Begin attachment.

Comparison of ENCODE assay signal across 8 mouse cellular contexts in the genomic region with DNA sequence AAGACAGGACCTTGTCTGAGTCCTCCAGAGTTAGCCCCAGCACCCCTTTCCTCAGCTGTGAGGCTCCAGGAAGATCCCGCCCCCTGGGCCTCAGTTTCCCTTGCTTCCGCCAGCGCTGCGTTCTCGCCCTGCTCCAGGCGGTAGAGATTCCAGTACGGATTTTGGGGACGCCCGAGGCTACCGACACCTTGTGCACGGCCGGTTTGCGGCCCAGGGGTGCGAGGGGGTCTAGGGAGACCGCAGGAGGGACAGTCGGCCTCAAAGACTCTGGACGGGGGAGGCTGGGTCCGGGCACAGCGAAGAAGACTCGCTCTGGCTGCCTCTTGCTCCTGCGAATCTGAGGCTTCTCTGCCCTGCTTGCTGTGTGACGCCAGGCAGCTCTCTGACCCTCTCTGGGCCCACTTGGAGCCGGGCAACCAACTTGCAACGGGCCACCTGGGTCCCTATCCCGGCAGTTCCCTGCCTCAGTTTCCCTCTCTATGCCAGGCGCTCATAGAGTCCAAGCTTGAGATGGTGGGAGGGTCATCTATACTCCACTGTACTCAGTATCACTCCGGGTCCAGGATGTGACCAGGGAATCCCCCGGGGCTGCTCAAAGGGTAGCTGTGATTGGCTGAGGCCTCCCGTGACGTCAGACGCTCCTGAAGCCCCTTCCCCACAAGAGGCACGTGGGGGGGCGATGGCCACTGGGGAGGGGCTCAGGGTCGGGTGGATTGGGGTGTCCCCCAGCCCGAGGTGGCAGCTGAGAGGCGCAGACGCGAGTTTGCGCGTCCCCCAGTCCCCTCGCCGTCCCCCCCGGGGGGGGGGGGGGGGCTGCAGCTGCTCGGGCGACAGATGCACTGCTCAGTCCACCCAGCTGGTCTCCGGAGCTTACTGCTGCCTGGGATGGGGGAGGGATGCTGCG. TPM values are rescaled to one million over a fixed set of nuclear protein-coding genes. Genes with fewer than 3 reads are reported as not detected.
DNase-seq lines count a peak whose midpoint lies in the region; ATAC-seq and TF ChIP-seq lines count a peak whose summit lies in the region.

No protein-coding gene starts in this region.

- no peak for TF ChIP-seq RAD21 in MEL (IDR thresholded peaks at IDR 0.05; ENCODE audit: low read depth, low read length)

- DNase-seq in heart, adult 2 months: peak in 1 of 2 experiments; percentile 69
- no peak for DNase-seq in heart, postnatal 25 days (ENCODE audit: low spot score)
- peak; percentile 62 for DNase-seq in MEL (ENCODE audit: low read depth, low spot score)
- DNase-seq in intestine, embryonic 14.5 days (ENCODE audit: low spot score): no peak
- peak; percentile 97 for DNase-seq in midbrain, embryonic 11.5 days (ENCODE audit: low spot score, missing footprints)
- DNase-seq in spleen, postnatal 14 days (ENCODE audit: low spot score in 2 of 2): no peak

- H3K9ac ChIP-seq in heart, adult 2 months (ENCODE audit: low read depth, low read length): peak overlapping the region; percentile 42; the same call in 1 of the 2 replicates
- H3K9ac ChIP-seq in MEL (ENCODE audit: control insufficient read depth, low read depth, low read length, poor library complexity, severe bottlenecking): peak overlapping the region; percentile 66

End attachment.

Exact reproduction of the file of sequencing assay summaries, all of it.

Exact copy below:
Comparison of ENCODE assay signal across 8 mouse cellular contexts in the genomic region with DNA sequence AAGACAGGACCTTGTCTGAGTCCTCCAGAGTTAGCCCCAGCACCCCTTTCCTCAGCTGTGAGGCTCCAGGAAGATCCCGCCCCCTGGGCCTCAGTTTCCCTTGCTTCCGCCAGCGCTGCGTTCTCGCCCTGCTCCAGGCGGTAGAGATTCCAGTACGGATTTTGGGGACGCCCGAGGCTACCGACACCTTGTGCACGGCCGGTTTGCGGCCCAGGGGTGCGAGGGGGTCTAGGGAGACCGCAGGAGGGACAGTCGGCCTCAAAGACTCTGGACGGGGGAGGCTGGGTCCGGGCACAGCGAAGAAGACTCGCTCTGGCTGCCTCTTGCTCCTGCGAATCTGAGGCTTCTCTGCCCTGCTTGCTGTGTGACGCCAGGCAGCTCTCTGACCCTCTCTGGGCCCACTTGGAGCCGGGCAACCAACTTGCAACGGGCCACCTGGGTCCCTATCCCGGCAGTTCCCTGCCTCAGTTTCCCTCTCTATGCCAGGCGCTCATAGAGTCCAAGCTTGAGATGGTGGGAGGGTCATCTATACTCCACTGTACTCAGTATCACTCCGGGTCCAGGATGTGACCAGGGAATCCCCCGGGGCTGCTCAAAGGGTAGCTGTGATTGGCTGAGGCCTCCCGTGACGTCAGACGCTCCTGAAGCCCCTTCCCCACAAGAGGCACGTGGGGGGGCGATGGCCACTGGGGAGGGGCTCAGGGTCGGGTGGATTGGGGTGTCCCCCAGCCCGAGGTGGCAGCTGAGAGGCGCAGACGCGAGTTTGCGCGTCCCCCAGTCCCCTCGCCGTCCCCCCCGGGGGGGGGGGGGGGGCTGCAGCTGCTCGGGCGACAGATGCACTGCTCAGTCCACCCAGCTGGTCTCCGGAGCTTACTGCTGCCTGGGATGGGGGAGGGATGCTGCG. TPM values are rescaled to one million over a fixed set of nuclear protein-coding genes. Genes with fewer than 3 reads are reported as not detected.
DNase-seq lines count a peak whose midpoint lies in the region; ATAC-seq and TF ChIP-seq lines count a peak whose summit lies in the region.

No protein-coding gene starts in this region.

- no peak for TF ChIP-seq RAD21 in MEL (IDR thresholded peaks at IDR 0.05; ENCODE audit: low read depth, low read length)

- DNase-seq in heart, adult 2 months: peak in 1 of 2 experiments; percentile 69
- no peak for DNase-seq in heart, postnatal 25 days (ENCODE audit: low spot score)
- peak; percentile 62 for DNase-seq in MEL (ENCODE audit: low read depth, low spot score)
- DNase-seq in intestine, embryonic 14.5 days (ENCODE audit: low spot score): no peak
- peak; percentile 97 for DNase-seq in midbrain, embryonic 11.5 days (ENCODE audit: low spot score, missing footprints)
- DNase-seq in spleen, postnatal 14 days (ENCODE audit: low spot score in 2 of 2): no peak

- H3K9ac ChIP-seq in heart, adult 2 months (ENCODE audit: low read depth, low read length): peak overlapping the region; percentile 42; the same call in 1 of the 2 replicates
- H3K9ac ChIP-seq in MEL (ENCODE audit: control insufficient read depth, low read depth, low read length, poor library complexity, severe bottlenecking): peak overlapping the region; percentile 66